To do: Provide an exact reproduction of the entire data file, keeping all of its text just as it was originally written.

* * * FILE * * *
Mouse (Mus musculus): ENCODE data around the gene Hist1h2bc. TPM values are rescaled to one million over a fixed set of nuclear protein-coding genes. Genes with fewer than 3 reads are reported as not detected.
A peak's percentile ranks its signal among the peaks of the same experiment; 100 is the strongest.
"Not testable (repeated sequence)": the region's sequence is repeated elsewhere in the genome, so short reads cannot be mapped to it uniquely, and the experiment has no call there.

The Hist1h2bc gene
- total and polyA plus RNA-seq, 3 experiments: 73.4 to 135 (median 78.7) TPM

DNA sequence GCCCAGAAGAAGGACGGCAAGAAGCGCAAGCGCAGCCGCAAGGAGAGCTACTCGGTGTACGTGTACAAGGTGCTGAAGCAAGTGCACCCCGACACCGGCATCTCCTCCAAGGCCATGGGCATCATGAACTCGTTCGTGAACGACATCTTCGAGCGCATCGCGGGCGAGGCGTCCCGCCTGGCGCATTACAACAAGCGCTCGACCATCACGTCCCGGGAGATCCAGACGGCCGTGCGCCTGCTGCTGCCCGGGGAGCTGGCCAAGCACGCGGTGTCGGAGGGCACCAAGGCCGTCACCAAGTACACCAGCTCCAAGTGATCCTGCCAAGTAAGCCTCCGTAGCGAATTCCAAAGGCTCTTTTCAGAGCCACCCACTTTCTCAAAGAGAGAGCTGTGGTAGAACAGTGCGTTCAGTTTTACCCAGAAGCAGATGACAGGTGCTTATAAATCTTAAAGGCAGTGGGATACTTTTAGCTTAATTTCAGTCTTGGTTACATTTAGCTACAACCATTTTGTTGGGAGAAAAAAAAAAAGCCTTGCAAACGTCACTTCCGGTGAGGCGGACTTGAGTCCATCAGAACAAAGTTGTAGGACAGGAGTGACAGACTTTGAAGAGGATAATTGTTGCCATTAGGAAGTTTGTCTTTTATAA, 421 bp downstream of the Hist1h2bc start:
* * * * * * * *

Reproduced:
Mouse (Mus musculus): ENCODE data around the gene Hist1h2bc. TPM values are rescaled to one million over a fixed set of nuclear protein-coding genes. Genes with fewer than 3 reads are reported as not detected.
A peak's percentile ranks its signal among the peaks of the same experiment; 100 is the strongest.
"Not testable (repeated sequence)": the region's sequence is repeated elsewhere in the genome, so short reads cannot be mapped to it uniquely, and the experiment has no call there.

The Hist1h2bc gene
- total and polyA plus RNA-seq, 3 experiments: 73.4 to 135 (median 78.7) TPM

DNA sequence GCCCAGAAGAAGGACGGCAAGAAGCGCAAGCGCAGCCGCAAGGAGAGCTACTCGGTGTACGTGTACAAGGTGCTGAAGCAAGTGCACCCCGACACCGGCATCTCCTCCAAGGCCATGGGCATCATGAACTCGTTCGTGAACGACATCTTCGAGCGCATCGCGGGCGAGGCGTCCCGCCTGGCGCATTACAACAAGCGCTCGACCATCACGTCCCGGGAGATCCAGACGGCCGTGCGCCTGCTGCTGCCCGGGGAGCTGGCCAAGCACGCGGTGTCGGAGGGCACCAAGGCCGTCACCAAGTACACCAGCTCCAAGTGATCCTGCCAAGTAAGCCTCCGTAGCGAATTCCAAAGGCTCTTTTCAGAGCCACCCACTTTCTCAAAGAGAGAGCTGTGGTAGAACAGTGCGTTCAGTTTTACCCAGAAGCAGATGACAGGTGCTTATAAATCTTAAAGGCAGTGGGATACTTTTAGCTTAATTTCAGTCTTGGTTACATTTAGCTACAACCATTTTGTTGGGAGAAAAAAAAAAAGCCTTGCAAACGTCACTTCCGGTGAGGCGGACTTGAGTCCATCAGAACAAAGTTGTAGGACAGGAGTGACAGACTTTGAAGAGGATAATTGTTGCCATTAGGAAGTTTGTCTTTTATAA, 421 bp downstream of the Hist1h2bc start: